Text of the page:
A case of proptosis in cat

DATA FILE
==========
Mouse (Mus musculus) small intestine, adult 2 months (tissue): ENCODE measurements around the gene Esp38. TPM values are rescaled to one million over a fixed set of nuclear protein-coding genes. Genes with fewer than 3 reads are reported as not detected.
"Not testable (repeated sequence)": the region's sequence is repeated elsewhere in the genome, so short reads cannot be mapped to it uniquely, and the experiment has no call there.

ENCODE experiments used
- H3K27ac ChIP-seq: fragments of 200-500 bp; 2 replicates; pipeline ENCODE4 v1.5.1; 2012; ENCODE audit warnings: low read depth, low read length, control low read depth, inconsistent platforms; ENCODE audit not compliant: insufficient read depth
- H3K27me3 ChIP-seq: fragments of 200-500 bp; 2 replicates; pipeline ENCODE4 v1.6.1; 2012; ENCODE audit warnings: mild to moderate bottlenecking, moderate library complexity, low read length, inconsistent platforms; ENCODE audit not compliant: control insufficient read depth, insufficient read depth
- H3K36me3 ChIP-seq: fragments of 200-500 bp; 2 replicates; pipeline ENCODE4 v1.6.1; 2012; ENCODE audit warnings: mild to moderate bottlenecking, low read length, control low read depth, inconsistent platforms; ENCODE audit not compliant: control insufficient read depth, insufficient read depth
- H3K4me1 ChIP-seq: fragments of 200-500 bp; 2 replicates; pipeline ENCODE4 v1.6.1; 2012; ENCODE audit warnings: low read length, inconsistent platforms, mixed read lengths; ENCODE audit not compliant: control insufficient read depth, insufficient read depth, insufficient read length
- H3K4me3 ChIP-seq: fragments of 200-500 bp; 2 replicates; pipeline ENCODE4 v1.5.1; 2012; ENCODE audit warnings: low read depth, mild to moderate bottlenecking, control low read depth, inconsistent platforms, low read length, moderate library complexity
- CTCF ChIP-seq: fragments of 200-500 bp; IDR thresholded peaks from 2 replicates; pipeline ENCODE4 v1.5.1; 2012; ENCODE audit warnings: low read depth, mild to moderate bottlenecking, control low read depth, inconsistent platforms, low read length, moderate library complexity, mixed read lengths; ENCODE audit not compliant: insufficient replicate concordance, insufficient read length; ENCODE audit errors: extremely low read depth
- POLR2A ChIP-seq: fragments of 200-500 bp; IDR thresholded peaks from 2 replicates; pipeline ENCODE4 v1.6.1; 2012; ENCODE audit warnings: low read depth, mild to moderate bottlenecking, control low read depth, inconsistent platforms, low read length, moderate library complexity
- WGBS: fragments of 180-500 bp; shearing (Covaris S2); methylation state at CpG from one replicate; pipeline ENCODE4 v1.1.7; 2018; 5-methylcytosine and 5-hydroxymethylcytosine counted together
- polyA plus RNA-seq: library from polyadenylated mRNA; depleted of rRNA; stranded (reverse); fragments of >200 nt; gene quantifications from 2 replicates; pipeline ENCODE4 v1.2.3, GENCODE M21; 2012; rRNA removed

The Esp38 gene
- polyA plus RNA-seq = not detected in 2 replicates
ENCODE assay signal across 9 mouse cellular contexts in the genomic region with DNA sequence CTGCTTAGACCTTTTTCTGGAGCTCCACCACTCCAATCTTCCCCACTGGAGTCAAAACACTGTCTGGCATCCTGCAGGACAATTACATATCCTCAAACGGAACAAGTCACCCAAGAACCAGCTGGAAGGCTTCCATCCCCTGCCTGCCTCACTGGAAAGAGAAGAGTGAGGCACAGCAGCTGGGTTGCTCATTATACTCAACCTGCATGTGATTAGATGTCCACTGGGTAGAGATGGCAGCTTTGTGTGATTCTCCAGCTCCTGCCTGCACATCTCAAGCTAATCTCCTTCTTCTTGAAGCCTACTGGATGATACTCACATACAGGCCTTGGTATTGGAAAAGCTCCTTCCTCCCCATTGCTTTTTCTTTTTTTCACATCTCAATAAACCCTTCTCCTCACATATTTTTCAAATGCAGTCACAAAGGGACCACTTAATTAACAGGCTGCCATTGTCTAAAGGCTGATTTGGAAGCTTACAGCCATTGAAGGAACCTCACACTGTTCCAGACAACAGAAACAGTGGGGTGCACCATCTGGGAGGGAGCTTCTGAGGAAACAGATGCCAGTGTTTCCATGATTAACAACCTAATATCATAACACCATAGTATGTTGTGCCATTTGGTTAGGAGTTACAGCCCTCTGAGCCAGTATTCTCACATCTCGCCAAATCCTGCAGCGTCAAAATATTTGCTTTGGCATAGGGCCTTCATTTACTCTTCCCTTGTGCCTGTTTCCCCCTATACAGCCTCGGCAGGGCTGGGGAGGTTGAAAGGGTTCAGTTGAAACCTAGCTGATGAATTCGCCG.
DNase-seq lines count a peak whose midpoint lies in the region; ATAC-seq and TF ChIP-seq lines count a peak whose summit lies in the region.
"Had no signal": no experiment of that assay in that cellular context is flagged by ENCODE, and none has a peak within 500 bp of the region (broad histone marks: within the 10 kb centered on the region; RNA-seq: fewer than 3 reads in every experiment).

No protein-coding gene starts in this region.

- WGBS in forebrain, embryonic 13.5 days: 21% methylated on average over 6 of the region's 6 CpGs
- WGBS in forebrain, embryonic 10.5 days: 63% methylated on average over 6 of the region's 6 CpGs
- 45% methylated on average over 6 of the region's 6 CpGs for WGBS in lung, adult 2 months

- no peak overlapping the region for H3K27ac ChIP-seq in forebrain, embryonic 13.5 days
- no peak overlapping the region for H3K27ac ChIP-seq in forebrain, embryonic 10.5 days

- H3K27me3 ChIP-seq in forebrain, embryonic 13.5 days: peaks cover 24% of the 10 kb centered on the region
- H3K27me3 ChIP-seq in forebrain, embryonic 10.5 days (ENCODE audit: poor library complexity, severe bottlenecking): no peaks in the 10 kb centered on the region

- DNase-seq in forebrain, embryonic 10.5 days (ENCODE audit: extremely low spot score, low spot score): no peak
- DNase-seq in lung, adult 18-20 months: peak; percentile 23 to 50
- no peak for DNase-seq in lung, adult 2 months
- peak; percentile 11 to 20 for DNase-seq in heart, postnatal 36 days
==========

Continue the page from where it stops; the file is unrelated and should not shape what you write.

Traumatic Proptosis Traumatic proptosis is a forward displacement of the globe from the orbit by a traumatic episode resulting in entrapment of the eyelids behind the eye. Tarsorrhaphy is closure of the eyelids. Clinically Relevant Pathophysiology Blunt head trauma, combined with retrobulbar hemorrhage and/ or swelling and orbital fractures, can cause acute forward displacement of the globe beyond the bony orbit and eyelids. Excessive restraint of animals with large palpebral fissures and shallow orbits can also cause globe proptosis. Once displaced,contraction and inward rolling of the eyelids and spasms of the orbicularis oculi muscle prevent return of the prolapsed globe to its normal position. Ocular muscle damage, hemostasis, conjunctival swelling, and corneal exposure leading to corneal ulcers may occur. Traumatic proptosis is an emergency. In brachycephalic dog breeds, proptosis occurs easily because they have shallow orbits and large palpebral fissures that allow their globes to move forward more easily. With these dogs, less severe trauma (e.g., restraint) can cause proptosis and usually results in less tissue damage than nonbrachycephalic dogs. In dolichocephalic dog breeds and in cats, the naturally deeper orbits mean that severe trauma (e.g., vehicular accident or animal fight) is needed to cause a traumatic proptosis, and the orbital tissue damage is usually more severe. Head trauma can also cause skull, mandibular, and brain injuries. Longer eye exposure times result in more extensive corneal damage and more severe retrobulbar hemorrhage and edema. Pressure and stretching may damage the optic nerve, extraocular muscles, and orbital tissues (e.g., the lacrimal gland). Diagnosis The globe will be severely protruded, and the eyelid margins will not be visible because they are entrapped behind the eye. Subconjunctival hemorrhage, chemosis, corneal exposure, periocular bruising, and other signs of trauma are usually present. Medical Management While stabilizing the patient, immediately and frequently apply topical ointments or gels to the exposed cornea to keep it moist and minimize damage. In many cases, the animal will not allow topical treatments to be applied, but an attempt should be made. The animal should be kept without food and water, and self trauma should be prevented with a rigid E-collar. Surgical Treatment If possible, make a lateral canthus incision using a Mayo or iris scissor to enlarge the palpebral fissure enough to move the eyelids in front of the globe. Lubricate the cornea with sterile ophthalmic antibiotic ointment. Reduce entrapment of the lid margins using atraumatic forceps. Place two to four partial- thickness temporary tarsorrhaphy sutures of 4-0 nylon or silk, but do not tie them, leaving the area of the medial canthus open. Take care to allow the sutures to exit the lid margins so that sutures will not touch the cornea when tightened. Grasp the ends of the preplaced sutures with a hemostat and pull them anteriorly while applying gentle posterior pressure to the well-lubricated globe with a Jaeger lid place, smooth Bard-Parker scalpel blade handle, or the cut finger of a surgical glove. Tie the sutures with the ends left long; place stents if the sutures are excessively tight. Close the canthotomy incision with a figure-eight suture at the lateral canthus and simple interrupted sutures of 4-0 to 5-0 absorbable polyglactin 910. Place the sutures partial thickness in the eyelid to prevent corneal contact